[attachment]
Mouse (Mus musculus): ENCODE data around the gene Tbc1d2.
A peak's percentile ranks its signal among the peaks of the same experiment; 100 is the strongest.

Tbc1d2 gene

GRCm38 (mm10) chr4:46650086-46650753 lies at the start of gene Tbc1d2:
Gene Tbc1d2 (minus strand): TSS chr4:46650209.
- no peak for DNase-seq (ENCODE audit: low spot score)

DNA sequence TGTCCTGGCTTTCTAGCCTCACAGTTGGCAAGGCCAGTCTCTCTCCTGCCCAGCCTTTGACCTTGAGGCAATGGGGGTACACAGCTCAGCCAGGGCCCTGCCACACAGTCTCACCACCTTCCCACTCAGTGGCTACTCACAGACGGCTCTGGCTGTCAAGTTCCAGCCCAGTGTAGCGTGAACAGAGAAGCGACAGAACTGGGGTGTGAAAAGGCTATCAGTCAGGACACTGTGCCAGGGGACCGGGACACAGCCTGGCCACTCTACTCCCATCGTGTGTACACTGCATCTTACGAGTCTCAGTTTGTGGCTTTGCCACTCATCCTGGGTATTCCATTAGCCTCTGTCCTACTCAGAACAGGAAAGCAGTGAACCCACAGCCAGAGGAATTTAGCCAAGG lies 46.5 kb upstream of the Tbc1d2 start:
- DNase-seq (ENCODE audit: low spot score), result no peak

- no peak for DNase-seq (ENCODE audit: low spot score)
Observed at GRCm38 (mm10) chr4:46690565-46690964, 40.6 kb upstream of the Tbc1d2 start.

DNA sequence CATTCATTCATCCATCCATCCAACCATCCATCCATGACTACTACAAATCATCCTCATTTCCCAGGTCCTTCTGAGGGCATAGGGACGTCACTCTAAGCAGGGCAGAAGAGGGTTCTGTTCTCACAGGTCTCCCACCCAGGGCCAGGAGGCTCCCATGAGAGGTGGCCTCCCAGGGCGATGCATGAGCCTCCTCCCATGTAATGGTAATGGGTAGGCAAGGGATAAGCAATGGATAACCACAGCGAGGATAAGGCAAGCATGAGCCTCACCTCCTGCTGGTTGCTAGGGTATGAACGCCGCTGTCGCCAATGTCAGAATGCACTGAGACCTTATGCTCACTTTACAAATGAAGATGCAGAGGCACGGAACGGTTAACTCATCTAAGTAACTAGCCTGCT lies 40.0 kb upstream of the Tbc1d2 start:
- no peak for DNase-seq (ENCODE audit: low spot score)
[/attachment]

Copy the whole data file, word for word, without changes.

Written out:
Mouse (Mus musculus): ENCODE data around the gene Tbc1d2.
A peak's percentile ranks its signal among the peaks of the same experiment; 100 is the strongest.

Tbc1d2 gene

GRCm38 (mm10) chr4:46650086-46650753 lies at the start of gene Tbc1d2:
Gene Tbc1d2 (minus strand): TSS chr4:46650209.
- no peak for DNase-seq (ENCODE audit: low spot score)

DNA sequence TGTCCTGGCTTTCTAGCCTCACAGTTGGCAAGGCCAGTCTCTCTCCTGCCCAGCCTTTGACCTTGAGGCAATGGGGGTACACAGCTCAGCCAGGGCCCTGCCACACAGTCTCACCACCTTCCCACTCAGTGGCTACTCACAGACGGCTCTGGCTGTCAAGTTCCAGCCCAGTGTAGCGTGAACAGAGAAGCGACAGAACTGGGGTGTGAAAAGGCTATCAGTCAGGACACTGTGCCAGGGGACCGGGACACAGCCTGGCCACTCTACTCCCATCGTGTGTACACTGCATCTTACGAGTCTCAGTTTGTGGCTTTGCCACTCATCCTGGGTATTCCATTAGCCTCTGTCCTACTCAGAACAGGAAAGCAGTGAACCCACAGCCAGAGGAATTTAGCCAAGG lies 46.5 kb upstream of the Tbc1d2 start:
- DNase-seq (ENCODE audit: low spot score), result no peak

- no peak for DNase-seq (ENCODE audit: low spot score)
Observed at GRCm38 (mm10) chr4:46690565-46690964, 40.6 kb upstream of the Tbc1d2 start.

DNA sequence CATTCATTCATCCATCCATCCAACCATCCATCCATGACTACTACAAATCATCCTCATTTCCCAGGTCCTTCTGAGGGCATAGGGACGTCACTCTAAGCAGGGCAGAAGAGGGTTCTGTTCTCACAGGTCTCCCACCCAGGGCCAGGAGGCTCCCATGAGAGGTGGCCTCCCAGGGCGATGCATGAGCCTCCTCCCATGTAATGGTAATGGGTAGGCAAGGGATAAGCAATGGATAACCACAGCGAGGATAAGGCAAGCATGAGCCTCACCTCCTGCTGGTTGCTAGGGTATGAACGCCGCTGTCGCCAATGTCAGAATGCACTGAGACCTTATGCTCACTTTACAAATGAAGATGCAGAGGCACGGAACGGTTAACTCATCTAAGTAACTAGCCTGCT lies 40.0 kb upstream of the Tbc1d2 start:
- no peak for DNase-seq (ENCODE audit: low spot score)